For example, when I first became a PM, the metrics that I was accountable for changed several times within my first few months, as the company was making a market pivot when I first joined. This meant that as I and my team navigated our adjusted roles and targets, we encountered many things that did not work. If we adhered to a fixed mindset, we would have stuck with things we already tried, instead of welcoming pivots and challenges. There will be highs and lows, and you won’t always be at 100%, nor will your team. However, we eventually reached success, because we knew we could get there if we kept trying new things to see what worked.

Third, create a plan and do your research.

If others are affected by this change and its implementation, talk to them and make sure you have all the information you need, whether a change is happening from the top down OR you’re the one affecting the change. Make sure you understand how this will affect you — what’s in it for me?/ WIIFM — but also how it will affect others, and be willing to help.

Then organize yourself and your team by creating outcomes for navigating this change.

For example, during the office closure, I had to understand how I was affected by asking questions like, when was my last day, where there any official transition plans, what was I accountable for, and where there any resources that I could look into to help find my next job?

Next, set a goal and create a vision and plan for the intended outcome. I created a plan to chart my next career move. Did I want to pivot out of education where I had been for the past five years to diversify my resume? What type of company and team was I looking to join? Big or small? An established company or one that was just getting started? I reached out to my networks, created a KanBan board to track where I was in the job search and what stages I was at with each company, so I could follow-up and track any patterns to ensure my success.

Fourth — COMMUNICATE

No matter what role you play in your company, you need to both voice and hear concerns.

If you are implementing change, always communicate the why and purpose of the change. Communicate your ideal state of where you’re headed and why it’s awesome. For example — who are your users? Try to understand how this change will impact them and your business positively. If you’re a leader, present this information and back it up with data. Also be sure to communicate change positively to each individual by thinking about why it’s to their advantage. Perhaps it gives someone the opportunity to learn something new.

If you think you’re communicating the right amount — double or triple it and be clear and concise. People have a lot going in, both in their professional lives and their personal lives. It can take time for your message, feedback, or ideas to sink in with so much going on. Solicit feedback by continually asking others for their opinion, meeting with team members, sending out surveys, and finding key influencers.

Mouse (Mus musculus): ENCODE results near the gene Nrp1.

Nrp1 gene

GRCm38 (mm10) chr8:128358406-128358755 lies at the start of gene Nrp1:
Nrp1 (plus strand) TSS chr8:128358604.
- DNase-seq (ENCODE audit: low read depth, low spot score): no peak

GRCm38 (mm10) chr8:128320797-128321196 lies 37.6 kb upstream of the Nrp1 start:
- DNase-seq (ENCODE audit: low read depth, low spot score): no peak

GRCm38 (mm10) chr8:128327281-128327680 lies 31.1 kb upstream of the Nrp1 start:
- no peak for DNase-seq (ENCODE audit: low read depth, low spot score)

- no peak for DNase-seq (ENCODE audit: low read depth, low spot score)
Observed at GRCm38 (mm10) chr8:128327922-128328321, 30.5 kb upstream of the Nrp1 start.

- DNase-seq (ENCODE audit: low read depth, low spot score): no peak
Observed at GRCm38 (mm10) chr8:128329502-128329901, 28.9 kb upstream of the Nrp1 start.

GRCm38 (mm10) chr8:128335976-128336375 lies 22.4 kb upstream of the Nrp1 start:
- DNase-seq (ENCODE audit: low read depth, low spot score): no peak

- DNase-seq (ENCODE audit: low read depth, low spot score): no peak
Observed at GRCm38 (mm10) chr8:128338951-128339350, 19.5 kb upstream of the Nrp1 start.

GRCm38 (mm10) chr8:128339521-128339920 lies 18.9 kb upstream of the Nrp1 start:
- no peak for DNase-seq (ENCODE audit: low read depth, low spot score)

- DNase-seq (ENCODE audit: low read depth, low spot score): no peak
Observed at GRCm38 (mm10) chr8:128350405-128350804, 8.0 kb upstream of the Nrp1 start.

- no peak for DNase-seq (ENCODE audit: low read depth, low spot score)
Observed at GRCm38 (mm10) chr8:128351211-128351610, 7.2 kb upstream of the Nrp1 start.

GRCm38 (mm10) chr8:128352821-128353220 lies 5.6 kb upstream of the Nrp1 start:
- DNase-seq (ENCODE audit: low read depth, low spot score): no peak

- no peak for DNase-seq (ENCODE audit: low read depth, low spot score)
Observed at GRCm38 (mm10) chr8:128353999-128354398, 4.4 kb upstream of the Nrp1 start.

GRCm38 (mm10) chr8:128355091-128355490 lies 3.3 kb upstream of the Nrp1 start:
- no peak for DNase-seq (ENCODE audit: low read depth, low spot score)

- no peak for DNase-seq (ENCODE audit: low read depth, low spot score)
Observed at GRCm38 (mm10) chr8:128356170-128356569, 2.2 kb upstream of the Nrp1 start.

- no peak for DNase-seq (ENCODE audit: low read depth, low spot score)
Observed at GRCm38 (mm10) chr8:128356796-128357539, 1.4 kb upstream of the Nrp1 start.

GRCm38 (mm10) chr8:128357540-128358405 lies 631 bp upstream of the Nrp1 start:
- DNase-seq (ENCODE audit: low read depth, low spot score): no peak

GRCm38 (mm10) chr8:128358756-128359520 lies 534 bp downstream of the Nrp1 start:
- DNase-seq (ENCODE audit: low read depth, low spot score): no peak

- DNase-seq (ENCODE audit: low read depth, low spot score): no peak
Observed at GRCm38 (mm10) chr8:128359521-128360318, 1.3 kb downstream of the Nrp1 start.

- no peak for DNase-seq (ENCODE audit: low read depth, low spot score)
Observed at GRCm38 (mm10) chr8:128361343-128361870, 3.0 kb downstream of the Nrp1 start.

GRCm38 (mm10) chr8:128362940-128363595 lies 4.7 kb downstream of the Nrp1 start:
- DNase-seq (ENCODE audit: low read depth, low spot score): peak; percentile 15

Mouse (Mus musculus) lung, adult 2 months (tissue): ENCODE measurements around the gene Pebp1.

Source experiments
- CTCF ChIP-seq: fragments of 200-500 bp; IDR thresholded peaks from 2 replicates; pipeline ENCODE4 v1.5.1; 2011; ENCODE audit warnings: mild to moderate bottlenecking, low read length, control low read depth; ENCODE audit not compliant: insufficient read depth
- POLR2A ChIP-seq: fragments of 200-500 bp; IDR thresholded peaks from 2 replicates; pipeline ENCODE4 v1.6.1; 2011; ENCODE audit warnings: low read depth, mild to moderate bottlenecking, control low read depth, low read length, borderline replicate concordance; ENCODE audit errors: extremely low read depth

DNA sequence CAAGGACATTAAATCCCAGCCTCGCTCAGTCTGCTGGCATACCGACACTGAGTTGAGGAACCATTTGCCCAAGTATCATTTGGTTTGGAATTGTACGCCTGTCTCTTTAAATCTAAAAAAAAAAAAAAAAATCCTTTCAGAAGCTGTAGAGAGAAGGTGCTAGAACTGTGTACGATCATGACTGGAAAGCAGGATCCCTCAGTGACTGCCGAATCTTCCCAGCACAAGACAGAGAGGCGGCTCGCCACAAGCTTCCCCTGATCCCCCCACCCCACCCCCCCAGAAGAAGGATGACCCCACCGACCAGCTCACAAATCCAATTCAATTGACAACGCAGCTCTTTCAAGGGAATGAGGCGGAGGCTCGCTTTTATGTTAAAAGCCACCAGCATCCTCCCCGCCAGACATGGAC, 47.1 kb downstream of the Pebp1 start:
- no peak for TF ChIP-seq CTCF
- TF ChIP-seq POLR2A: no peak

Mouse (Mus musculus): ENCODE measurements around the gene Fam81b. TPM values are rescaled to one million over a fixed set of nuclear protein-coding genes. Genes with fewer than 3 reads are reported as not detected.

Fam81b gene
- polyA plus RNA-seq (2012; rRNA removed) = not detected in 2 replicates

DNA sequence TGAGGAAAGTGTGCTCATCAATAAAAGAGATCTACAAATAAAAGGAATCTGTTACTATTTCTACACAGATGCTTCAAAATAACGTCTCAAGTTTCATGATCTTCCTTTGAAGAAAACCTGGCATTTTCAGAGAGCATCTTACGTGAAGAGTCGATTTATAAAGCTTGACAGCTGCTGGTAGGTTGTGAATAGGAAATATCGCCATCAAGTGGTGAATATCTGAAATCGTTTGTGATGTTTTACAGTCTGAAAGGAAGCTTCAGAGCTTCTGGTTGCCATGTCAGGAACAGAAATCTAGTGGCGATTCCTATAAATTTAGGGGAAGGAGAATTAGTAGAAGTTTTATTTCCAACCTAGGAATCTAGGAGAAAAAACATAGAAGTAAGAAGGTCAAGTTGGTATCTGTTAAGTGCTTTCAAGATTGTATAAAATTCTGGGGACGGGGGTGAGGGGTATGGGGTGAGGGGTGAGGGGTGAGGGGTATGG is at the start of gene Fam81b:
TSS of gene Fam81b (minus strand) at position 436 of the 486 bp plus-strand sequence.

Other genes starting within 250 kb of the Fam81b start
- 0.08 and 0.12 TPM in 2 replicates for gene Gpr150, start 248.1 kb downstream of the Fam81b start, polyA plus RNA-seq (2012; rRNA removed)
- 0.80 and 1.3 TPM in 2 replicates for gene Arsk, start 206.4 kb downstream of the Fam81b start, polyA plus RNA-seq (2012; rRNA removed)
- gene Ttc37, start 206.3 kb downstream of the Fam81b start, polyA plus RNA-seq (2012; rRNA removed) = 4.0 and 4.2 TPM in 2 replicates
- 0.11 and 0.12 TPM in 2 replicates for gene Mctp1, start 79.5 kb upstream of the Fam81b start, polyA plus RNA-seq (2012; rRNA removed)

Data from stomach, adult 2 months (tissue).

On key influencers — Every organization has key players who have earned the respect of their coworkers, have longevity perspective, and are influential. Getting key players on board and letting them act as a sounding board can help leaders better understand how change is being perceived and gain advocates for the change.

If you’re going through change, give feedback and be sure you completely understand. Leadership is often figuring it out right along with you, so give constructive feedback early and often. You probably have more influence over change than you might think, so talk openly about your concerns.

For example, when I was going through a role change at one of my companies, I was able to provide feedback to leadership that helped redefine some of the goals we were aiming for. I provided YoY data that made our goals and targets more accurately reflect what we were able to achieve, making the change less intense than it had been before. By giving information in a constructive way, I was able to influence our direction.

There are several tactics that can be helpful in communicating change.
  1. Kick-off meetings — by getting the company or team into one place and announcing change, you give people the opportunity to hear it from the source and a chance to ask questions.
  2. 1:1 meetings or office hours — these can possibly come before a big meeting — perhaps you want to practice your pitch, understand concerns, or recruit people to your side. Continue to have them after to understand how the change is affecting your coworkers.
  3. Documentation — whether this is an internal wiki or something else, creating a shared source of information that is clearly documented and visible to everyone can clear up any confusion and works as a continual reference point.